He called me about the issue and I told him not to use a setback while he had house guests, OR to set the setback to catch up before they tried to shower... He let me know that that remedied the issue perfectly, and he never noticed an issue again...
    I always warn my customers, when using setbacks and priority HW, the unit can not do 2 things at once....

    I am not super familiar with the knight boilers, but I prefer the TT units over them, although the important part is to get a contractor that knows what he is installing... So I would take a knight installed by a knight tech over a tt installed by a knight tech {although anyone familiar with mod cons will get it done, future service is a concern}....

    The trvs will work and they are nice, but I like designated circs rather than a single circ doing all the flow management...

    This is really just my preference, I like to use as few mechanical valves as possible, if I can get around external valves I will... I dont like mixers on DHW {unless it is code and needed}, I dont like mixers on radiant {I would rather use a separate plate exchanger and aquastat}, I just prefer to go with out them...

    Do the math on materials, Im not sure if you are doing the install yourself or have a contractor, but Ill bet the bumble bees vs trv setup and single circ is not a big price difference....

    I hnoestly would look into a rinnai tankless too, if you can fit it, the cost wont be considerably more than the indirect and you will not have any DHW issues... Sounds like a medium/small home so a tankless may be a good idea... I have done a bunch of mod cons and installed tanklesses rite next to them..
    This post was edited by an admin on March 18, 2014 8:51 AM.
  • indevrede indevrede @ 9:22 AM
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    Re: short cycling: I just considered the smallest zone output (50 ft * 160 BTU/ft/hr = 8k BTU/hr) and the boiler minimum output (11k BTU/hr) and the mass of the water in the loop. Without a buffer, the mass is about 4 gal, so with a boiler setpoint differential of 10F,  10F * 4 gal * 8.3 lb/gal / 3k BTU/hr = 7 minutes. Not horrible, but not great. The reverse indirect buffer adds over 200 lbs of mass, so short cycling goes away.

    Re: night setback, understood. I wasn't planning to use it, thanks for the confirmation.

    Re: running out of hot water, I'll be using a drain water heat recovery unit, so my 55k boiler will be effectively about a 90k boiler, enough for endless hot water for a 2 gpm shower.

    Again, thanks for the advice & insight.
  • Zman Zman @ 8:58 AM
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    I am not sure how you will get the boiler to condense.
    With 145 degree setpoint and minimum boiler flow rates I don't think you will get the low return temps.
    I am not a fan of reverse indirect and low temp heat.
    The lochinvar is a good choice for mixing although you have to add a mixing module.
    Never use a smart tank for reverse indirect. They are steel on the outside.
  • Paul48 Paul48 @ 9:32 AM
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    What happens when the DHW is at 140*, and there is a call for heat?
  • indevrede indevrede @ 10:08 AM
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    Good question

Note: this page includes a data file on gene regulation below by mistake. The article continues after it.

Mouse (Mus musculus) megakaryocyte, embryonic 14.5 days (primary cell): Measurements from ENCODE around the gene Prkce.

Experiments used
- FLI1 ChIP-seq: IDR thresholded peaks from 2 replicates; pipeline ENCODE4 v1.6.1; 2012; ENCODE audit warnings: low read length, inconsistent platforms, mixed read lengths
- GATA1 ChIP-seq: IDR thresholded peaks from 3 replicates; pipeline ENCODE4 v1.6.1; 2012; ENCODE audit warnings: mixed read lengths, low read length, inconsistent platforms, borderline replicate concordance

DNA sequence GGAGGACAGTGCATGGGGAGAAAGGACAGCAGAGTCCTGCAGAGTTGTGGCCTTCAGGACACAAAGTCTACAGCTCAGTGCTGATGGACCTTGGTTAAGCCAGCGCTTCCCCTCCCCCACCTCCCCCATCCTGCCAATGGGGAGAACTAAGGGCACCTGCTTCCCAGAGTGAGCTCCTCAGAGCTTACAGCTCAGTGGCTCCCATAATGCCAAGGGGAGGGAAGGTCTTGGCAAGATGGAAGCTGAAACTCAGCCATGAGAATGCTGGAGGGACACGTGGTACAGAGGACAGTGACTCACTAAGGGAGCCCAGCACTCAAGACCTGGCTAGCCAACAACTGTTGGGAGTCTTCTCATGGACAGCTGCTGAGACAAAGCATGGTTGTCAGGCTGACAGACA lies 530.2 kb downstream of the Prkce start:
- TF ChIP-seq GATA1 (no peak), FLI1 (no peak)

Depending on set differential and target 145F DHW tank temperature, the boiler may get a call for DHW (as a zone) when the tank is at 140F. In that case, the boiler will turn on the boiler circulator and supply whatever temperature is set by ODR (between 160F and 145F) until the DHW is satisfied (modulating according to PID, of course). While the boiler is satisfying The DHW zone, the system circulator will shut off (this is key, and I'm really thankful that Lochinvar allows this configuration).

    After the DHW is satisfied, the system pump will turn on in order to satisfy the space heating call (if there is one). If no space heating call, then the system pump won't turn on, and the boiler pump (and blower) will turn off.

    I really appreciate these questions, thanks. And, anyone with experience with Lochinvar SMART control configuration please chime in to make suggestions or corrections to my plan.
  • Paul48 Paul48 @ 10:19 AM
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    Once the DHW is satisfied, it will then switch to heat if there is a call. But according to your drawing, it will continue sending hot water through the indirect.
  • indevrede indevrede @ 10:27 AM
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    Always through the indirect

    The Turbomax 23 is a reverse indirect, so it's acting like a 26 gallon series buffer in the boiler loop. Every time the boiler fires, hot water gets pushed through the tank. If no one's using DHW, then the output of the buffer = input temperature. Even if the bottom of the tank is "cold", i.e. 35F below the top, it will only take a few minutes to heat the entire tank to the same input temperature (160F to 145F depending on ODR) . Once the bottom of the tank = the top, then you're looking at a conventional primary/secondary setup.
  • Paul48 Paul48 @ 10:32 AM
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    Mixing Valve

    The setting for the mixing valve for domestic is different at different temps. How do you ensure no one gets scalded?
  • indevrede indevrede @ 10:34 AM
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    Thermostatic mixing valve

    Thermostatic mixing valve
  • indevrede indevrede @ 9:55 AM
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    Setpoint = boiler supply

    Reply to Zman's post titled "Condensing?"